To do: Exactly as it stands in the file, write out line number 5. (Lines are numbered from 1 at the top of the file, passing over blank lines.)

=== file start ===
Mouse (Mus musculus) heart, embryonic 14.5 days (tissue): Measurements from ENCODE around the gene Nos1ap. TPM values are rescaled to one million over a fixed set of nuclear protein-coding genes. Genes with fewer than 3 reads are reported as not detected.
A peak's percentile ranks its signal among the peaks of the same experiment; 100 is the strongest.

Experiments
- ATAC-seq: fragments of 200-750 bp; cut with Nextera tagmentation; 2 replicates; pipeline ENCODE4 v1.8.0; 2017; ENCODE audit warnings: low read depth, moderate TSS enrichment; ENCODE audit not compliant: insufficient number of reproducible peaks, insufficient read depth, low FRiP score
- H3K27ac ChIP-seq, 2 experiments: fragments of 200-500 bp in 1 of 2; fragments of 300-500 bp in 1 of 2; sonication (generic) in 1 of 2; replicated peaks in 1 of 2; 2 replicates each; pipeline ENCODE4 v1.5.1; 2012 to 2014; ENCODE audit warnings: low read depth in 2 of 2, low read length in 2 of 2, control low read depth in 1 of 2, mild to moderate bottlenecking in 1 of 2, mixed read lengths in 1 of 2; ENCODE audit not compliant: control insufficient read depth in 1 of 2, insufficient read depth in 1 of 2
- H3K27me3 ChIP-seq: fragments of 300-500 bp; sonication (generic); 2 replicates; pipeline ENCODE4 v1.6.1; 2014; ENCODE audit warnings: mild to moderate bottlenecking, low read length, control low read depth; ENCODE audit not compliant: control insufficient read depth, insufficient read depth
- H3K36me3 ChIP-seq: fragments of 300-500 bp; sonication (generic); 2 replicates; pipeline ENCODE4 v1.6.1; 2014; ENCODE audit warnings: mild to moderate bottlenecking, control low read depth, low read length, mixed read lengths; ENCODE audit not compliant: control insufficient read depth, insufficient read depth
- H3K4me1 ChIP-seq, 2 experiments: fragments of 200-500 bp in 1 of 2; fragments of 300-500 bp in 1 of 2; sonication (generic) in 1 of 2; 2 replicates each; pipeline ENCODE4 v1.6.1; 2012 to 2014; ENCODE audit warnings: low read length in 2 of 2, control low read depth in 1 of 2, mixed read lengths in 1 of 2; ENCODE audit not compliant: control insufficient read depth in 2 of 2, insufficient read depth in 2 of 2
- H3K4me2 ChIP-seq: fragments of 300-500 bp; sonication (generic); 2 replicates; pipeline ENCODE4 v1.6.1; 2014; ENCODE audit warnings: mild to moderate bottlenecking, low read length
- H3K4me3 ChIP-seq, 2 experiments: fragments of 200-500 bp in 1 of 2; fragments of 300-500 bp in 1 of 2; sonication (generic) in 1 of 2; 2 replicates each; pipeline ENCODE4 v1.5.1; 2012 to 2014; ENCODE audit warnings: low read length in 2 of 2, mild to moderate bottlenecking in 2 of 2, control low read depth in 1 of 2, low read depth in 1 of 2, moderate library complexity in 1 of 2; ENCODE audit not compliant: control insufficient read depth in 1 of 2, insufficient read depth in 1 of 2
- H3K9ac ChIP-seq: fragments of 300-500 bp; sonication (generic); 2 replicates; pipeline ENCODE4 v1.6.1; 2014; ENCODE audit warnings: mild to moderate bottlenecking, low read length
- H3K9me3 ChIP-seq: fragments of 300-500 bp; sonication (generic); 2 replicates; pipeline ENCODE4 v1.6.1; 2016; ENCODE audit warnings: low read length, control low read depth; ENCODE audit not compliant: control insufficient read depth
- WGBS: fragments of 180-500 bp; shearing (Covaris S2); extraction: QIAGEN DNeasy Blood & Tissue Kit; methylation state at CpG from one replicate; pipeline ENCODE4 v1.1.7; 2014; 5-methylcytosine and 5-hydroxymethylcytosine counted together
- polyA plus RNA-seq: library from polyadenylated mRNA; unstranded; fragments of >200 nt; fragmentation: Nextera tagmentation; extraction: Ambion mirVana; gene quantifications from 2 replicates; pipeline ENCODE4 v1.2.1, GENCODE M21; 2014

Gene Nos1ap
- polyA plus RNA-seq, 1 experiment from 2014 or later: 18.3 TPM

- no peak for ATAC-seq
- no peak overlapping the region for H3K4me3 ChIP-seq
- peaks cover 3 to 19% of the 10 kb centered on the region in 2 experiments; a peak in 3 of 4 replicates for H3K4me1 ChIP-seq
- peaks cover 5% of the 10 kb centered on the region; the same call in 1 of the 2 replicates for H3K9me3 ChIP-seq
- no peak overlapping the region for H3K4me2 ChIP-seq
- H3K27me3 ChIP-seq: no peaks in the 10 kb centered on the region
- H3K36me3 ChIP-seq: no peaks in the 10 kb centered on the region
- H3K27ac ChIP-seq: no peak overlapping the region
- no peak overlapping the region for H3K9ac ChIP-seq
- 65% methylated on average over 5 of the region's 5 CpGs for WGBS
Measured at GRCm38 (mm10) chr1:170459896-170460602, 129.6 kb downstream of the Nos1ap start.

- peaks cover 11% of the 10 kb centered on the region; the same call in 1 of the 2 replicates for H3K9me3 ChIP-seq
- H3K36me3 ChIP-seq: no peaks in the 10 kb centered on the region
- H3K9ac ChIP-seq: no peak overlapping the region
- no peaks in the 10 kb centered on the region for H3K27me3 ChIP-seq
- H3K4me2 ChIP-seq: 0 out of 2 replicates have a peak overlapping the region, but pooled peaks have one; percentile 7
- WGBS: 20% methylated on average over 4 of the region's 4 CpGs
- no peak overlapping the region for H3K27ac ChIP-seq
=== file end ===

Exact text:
- H3K27ac ChIP-seq, 2 experiments: fragments of 200-500 bp in 1 of 2; fragments of 300-500 bp in 1 of 2; sonication (generic) in 1 of 2; replicated peaks in 1 of 2; 2 replicates each; pipeline ENCODE4 v1.5.1; 2012 to 2014; ENCODE audit warnings: low read depth in 2 of 2, low read length in 2 of 2, control low read depth in 1 of 2, mild to moderate bottlenecking in 1 of 2, mixed read lengths in 1 of 2; ENCODE audit not compliant: control insufficient read depth in 1 of 2, insufficient read depth in 1 of 2